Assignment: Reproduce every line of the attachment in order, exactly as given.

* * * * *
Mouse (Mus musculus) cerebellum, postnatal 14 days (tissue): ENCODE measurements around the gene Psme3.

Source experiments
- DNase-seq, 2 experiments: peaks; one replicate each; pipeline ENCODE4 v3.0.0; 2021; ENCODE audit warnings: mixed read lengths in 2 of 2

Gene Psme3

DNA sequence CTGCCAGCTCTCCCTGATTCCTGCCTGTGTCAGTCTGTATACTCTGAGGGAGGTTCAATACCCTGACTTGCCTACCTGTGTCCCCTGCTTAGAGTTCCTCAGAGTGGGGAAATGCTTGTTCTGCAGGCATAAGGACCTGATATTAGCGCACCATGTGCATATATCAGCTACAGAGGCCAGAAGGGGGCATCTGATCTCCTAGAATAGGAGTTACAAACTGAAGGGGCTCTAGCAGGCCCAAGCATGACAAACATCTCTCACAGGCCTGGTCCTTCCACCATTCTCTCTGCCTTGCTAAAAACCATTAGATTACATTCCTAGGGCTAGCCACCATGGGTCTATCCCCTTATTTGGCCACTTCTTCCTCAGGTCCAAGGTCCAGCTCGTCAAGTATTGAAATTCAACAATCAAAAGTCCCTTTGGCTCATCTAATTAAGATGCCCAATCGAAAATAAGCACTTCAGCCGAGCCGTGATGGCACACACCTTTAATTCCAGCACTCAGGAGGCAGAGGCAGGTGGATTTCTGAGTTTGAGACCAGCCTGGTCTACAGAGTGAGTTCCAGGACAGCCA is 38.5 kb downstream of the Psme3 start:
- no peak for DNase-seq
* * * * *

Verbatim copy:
Mouse (Mus musculus) cerebellum, postnatal 14 days (tissue): ENCODE measurements around the gene Psme3.

Source experiments
- DNase-seq, 2 experiments: peaks; one replicate each; pipeline ENCODE4 v3.0.0; 2021; ENCODE audit warnings: mixed read lengths in 2 of 2

Gene Psme3

DNA sequence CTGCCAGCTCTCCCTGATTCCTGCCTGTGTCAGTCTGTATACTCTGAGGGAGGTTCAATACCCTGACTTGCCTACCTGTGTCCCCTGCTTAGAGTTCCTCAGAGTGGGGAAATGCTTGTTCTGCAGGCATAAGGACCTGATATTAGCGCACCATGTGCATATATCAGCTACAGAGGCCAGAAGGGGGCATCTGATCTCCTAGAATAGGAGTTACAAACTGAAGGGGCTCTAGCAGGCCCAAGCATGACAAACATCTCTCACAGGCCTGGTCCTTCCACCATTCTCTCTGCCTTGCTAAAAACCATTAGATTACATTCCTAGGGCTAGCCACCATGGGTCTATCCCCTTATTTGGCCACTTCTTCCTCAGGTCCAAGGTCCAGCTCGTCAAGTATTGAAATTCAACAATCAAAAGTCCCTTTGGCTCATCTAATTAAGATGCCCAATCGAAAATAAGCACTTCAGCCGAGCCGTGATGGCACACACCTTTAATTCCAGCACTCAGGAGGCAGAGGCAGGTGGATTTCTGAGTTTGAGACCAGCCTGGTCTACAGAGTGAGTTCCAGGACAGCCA is 38.5 kb downstream of the Psme3 start:
- no peak for DNase-seq